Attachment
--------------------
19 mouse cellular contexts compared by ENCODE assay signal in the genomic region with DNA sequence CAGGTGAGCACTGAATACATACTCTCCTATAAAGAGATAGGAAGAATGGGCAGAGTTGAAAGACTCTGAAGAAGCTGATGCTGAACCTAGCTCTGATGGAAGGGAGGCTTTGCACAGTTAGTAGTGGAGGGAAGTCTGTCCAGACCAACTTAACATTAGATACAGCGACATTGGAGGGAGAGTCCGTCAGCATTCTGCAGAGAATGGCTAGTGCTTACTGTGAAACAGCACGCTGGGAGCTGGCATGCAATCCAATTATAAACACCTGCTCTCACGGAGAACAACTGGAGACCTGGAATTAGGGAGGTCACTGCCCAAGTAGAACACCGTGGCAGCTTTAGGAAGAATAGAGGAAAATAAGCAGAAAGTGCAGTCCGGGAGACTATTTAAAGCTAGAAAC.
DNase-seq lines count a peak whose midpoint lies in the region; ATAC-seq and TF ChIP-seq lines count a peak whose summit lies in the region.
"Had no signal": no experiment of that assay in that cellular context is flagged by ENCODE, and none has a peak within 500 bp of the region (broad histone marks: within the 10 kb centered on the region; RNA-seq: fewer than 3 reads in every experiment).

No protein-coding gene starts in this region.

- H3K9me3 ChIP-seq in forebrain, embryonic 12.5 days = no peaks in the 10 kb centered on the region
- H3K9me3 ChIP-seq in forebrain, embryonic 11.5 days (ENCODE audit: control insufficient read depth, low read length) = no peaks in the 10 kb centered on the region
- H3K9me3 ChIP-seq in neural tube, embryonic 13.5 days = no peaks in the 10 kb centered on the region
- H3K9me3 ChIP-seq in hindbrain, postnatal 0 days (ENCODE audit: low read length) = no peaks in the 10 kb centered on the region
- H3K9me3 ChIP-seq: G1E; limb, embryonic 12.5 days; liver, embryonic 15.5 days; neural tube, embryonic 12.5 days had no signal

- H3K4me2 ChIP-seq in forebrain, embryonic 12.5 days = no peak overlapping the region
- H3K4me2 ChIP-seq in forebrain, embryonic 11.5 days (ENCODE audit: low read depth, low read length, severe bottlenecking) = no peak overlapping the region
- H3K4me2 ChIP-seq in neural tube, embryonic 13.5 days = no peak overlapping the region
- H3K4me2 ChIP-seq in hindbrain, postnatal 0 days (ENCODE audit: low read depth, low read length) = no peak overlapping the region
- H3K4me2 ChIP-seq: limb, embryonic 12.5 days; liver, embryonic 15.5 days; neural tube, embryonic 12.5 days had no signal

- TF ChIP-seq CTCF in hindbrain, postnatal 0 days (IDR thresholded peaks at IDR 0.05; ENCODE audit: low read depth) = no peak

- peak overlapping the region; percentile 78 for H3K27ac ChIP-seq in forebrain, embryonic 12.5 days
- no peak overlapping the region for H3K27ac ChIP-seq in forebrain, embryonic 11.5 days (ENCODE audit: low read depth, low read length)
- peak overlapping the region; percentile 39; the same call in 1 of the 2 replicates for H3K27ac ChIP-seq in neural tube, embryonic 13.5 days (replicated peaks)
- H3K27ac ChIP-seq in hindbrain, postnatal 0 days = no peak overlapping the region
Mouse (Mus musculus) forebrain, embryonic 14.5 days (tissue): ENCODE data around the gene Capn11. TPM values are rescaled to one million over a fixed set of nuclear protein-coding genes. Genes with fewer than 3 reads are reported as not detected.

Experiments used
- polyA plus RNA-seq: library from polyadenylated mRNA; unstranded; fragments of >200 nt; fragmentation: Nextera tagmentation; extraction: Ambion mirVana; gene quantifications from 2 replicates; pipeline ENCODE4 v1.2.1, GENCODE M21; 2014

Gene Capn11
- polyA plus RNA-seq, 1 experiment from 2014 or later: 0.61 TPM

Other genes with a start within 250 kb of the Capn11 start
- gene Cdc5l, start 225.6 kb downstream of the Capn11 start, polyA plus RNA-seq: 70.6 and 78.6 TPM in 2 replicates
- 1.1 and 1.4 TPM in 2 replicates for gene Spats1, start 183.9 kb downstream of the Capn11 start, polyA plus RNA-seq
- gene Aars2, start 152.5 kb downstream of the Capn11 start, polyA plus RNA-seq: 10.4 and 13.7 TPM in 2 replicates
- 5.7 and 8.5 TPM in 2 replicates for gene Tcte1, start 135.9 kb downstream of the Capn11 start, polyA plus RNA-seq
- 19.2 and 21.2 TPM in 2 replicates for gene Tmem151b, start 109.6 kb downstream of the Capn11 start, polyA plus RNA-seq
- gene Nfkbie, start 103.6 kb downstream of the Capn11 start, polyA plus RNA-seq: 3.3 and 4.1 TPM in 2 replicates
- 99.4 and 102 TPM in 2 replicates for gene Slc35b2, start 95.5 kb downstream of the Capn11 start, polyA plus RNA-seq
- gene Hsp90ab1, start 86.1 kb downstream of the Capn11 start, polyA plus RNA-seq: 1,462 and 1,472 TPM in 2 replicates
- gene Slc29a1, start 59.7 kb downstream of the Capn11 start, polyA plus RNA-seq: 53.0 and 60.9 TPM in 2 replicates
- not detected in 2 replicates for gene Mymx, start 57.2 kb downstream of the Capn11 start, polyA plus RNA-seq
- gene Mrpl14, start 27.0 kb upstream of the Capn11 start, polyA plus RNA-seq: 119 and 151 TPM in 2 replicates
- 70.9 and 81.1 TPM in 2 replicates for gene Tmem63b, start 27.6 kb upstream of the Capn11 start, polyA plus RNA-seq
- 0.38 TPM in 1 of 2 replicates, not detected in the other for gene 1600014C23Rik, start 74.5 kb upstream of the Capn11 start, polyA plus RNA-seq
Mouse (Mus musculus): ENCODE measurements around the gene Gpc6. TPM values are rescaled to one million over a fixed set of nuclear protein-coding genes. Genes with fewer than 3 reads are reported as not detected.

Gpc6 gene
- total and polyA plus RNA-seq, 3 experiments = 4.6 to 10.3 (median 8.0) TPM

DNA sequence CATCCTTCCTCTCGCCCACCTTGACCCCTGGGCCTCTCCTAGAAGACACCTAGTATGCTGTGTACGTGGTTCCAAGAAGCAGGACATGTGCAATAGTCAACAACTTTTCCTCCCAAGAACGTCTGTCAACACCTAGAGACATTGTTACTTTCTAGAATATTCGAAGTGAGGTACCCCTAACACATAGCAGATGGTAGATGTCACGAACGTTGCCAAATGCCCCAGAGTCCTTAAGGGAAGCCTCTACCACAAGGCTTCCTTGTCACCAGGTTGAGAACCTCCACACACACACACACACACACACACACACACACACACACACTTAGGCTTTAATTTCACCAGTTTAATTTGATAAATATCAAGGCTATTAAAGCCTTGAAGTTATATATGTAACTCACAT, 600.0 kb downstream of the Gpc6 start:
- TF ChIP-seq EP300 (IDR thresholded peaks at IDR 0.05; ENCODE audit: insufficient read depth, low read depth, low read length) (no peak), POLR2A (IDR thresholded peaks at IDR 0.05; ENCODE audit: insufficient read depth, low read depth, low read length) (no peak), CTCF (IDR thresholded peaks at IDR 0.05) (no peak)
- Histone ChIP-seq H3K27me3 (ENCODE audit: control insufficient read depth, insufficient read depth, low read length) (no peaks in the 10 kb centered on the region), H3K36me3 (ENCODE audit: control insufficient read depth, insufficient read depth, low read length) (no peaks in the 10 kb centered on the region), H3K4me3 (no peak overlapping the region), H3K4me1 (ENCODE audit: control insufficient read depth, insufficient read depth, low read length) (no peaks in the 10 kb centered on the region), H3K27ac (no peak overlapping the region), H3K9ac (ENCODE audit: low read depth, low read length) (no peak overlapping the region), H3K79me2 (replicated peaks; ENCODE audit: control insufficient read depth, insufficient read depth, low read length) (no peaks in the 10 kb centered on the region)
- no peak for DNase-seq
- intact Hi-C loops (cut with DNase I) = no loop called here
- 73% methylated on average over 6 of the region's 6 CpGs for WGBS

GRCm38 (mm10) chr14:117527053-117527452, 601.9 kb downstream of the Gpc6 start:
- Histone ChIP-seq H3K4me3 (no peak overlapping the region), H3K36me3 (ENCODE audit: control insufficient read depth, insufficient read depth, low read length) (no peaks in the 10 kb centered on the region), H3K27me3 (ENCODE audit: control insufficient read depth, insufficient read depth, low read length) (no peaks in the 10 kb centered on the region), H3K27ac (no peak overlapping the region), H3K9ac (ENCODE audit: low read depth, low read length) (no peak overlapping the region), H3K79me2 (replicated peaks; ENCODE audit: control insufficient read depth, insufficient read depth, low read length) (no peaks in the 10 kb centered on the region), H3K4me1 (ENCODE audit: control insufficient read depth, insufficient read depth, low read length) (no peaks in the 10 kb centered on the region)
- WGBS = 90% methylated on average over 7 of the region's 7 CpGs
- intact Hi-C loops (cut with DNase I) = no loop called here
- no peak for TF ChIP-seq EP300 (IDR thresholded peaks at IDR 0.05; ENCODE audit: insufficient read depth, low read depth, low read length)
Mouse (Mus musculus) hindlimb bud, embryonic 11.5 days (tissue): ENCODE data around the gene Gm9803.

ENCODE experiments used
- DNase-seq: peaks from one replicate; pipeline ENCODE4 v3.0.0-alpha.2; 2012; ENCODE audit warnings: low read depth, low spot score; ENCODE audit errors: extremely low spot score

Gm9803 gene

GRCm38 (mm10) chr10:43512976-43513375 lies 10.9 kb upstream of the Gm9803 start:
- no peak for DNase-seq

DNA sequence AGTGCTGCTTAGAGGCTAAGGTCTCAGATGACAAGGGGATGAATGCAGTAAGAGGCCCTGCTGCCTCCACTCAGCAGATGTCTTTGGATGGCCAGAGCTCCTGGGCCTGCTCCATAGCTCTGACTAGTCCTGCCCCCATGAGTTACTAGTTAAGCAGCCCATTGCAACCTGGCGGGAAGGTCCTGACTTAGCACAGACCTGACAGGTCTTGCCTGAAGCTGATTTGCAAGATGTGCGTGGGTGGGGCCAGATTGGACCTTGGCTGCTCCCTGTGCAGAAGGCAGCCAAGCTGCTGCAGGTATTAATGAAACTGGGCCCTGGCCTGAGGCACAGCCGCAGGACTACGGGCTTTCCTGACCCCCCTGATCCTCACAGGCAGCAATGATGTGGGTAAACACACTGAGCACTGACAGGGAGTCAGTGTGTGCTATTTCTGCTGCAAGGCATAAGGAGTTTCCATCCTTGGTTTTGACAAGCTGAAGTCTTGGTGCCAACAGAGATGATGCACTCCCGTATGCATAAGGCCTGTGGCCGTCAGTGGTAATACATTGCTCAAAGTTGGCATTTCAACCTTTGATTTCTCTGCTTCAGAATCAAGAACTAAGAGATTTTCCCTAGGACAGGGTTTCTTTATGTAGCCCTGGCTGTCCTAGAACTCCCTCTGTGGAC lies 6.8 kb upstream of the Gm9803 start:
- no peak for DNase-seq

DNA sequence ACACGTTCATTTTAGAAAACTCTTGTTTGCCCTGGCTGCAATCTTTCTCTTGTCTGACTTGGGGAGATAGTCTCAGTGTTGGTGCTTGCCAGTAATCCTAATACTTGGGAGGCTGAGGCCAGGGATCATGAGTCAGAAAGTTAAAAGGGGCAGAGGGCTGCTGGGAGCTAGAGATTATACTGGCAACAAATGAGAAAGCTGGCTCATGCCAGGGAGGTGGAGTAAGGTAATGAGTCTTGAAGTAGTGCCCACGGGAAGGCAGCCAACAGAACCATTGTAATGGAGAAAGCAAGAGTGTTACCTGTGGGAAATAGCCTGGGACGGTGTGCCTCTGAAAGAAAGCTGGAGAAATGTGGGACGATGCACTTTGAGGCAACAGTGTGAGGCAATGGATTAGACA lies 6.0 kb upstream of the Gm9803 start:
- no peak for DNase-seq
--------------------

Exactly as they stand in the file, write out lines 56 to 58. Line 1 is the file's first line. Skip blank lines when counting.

Gm9803 gene

GRCm38 (mm10) chr10:43512976-43513375 lies 10.9 kb upstream of the Gm9803 start:
- no peak for DNase-seq